St Edmund Hall
Thesis: More-than-human atmosphere in everyday city life: “Connecting with nature” in urban Beijing
I received my Bachelor degree in Chinese Language and Literature from Beijing Foreign Studies University. I then undertook a Master degree in Gender Studies at University College London before coming to Oxford to study the Mphil in Medical Anthropology. My MPhil dissertation is a critique of the recent medicalisation of later-life-sexuality in Chinese medicine from the 1980s till the present day.
Since completing my undergraduate studies, my research has focused primarily on feminist critical discourse analysis. Inspired by Foucauldian insights of discourse as "practices of power/knowledge", I analysed how through the circulation of medical knowledge, individuals are disciplined by a certain regime of truth, and how the knowledge production contributes to the formation of individual subjectivities. My doctoral research, however, aims to invigorate my previous thinking of knowledge production by giving less attention to discourses, but to turn to scrutinise the generation of knowledge that is "immanent in the environment" (Ingold 2000) in everyday lives.
With urbanisation accelerating, urbanism as “a way of life” is increasingly criticised as keeping urbanites from connecting to the ‘natural world’. What are the chances of urban residents to lead a different life from what they are ‘doomed’ to by the environment, i.e., the concrete jungle deprived of any encounter with nature? What does ‘nature’ actually mean to urban Beijinger? Are there opportunities for alternative ways of perceiving, experiencing and relating to the urban space and to more-than-human beings which have been cohabiting with urbanites? My thesis tends to shed light on these questions.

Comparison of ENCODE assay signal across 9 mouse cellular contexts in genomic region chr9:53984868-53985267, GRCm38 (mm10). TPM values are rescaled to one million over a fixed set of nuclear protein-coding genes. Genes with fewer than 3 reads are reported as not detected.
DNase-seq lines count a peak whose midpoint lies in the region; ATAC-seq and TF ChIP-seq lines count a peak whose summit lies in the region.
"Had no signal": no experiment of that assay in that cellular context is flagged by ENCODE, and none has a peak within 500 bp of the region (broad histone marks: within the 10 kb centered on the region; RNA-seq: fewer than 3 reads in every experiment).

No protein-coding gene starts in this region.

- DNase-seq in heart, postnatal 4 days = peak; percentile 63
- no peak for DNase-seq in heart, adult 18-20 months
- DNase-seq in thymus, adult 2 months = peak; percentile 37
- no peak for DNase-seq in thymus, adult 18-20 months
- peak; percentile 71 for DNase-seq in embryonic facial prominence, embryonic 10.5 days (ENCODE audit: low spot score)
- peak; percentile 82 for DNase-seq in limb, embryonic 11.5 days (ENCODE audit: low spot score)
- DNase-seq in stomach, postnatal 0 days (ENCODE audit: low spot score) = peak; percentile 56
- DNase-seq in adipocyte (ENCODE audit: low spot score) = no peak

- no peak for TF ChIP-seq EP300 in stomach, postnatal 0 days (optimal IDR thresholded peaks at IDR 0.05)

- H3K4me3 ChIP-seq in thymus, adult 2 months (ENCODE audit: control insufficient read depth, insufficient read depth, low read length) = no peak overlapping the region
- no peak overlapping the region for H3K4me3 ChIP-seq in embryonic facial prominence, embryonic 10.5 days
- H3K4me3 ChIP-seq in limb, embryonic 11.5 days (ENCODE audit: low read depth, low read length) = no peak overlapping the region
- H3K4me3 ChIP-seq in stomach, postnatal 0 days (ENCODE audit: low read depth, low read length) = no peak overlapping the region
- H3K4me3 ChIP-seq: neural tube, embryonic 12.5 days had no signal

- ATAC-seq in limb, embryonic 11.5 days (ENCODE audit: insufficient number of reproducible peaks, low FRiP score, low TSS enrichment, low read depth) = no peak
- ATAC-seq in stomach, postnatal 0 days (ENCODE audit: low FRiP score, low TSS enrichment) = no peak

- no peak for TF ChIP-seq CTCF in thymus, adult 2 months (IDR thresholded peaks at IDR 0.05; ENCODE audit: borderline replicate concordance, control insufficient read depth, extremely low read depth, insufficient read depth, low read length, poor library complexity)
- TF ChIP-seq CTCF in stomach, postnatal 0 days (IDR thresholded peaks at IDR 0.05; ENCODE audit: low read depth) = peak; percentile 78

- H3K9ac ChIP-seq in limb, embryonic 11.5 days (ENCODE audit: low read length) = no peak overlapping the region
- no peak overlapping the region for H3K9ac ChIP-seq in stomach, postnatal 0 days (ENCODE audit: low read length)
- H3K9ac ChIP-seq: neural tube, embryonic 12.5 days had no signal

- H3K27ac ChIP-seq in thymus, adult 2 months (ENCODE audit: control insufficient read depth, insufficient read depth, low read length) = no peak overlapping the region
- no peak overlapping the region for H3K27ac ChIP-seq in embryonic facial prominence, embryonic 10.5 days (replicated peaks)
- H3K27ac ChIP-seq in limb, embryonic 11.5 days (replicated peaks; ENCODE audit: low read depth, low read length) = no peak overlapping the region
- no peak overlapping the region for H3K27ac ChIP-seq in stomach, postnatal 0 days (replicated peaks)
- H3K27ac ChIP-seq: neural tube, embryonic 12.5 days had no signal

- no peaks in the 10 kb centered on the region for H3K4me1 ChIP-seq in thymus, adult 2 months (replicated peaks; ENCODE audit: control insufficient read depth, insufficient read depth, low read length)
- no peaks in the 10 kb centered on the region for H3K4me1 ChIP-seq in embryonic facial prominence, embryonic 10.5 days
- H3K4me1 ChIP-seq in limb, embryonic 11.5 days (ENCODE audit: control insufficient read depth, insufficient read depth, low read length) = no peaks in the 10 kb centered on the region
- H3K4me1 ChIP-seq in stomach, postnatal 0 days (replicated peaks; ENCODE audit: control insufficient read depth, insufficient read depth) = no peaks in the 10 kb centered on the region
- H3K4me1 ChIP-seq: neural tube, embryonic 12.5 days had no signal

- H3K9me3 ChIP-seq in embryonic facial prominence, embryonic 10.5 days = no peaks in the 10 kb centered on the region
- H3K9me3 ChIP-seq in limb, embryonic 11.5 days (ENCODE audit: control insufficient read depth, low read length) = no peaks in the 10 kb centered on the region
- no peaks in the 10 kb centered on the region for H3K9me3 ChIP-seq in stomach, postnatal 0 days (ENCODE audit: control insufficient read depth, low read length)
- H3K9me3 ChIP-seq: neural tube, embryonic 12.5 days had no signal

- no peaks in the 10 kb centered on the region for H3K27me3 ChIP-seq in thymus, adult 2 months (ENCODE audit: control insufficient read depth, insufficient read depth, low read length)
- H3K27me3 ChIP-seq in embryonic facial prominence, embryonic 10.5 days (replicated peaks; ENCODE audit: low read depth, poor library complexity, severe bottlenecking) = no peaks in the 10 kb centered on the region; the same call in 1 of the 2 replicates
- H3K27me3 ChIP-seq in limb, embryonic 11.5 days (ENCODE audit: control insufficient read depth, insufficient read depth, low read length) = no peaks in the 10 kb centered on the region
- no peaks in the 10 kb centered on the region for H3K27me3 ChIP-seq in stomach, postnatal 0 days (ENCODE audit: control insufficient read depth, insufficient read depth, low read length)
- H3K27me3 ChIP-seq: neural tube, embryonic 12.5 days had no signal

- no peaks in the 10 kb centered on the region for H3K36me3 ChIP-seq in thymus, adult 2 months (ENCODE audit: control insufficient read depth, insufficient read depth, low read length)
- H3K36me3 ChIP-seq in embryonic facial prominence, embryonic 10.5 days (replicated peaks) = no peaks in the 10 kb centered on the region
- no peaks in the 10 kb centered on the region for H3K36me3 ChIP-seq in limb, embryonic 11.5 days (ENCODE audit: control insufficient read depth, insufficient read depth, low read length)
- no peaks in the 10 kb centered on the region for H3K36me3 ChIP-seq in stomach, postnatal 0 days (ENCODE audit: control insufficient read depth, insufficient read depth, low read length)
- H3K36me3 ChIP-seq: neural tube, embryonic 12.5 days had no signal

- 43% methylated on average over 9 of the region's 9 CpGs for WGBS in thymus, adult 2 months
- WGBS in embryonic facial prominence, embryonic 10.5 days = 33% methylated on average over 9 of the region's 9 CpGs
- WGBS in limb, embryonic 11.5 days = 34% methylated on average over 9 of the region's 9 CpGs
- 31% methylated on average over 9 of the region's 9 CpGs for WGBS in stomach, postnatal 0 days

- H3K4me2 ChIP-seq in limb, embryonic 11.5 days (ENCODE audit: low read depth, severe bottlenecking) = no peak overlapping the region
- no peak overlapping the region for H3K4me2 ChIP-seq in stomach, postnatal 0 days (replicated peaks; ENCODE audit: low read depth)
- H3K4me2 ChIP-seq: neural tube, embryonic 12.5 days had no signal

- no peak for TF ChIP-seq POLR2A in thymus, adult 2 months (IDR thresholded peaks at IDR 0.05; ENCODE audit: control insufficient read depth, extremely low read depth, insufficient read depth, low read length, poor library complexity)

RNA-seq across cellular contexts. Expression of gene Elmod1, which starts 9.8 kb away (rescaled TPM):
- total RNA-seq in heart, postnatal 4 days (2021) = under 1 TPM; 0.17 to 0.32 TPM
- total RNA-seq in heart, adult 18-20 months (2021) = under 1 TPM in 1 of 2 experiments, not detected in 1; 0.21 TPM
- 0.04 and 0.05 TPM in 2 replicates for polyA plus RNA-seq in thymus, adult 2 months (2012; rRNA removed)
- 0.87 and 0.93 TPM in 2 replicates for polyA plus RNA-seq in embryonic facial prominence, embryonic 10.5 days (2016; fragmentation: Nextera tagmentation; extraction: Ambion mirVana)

Based on 13-month fieldwork in Beijing, I intend to contribute to the existing scholarship of urban anthropology by considering the city as a living landscape for more-than-human assemblages of entangled ways of life. I will work with a group of urban nature-lovers, focusing on their various practices of observing, recording and classifying, or in general getting to know the natural environment in the city in their daily lives. Their activities include bird-watching, observing plants and insects, keeping nature journals, reading books of the local natural history, cloud-watching and so on.
First, this thesis incorporates an ethnobiological concern by featuring the remarkably rich and often unseen presence of flora, fauna and climate in the city of Beijing. Methodologically speaking, I will take advantage of what Anna Tsing proposes the “new alliance” of ethnography and natural history (Tsing 2015). Second, drawing on the idea of atmosphere. I hope to grasp the affective and fleeting, yet noticeable processes and fluxes which are bound up with people’s cross-species encounters in the city. I am interested in what ways the more-than-human atmosphere plays a role in organising city dwellers’ sense of self and social relations. Last but not least, my thesis aims to explore the potential power of these spatial practices of getting to know the natural world in the city, to open up new possibilities of “inhabiting” (Lefebvre 1968) as opposed to merely “being in” the city. I will argue that these practices may spark new energies to engage in the production of urban space, and in so doing constitutes Beijing urbanites as active agents.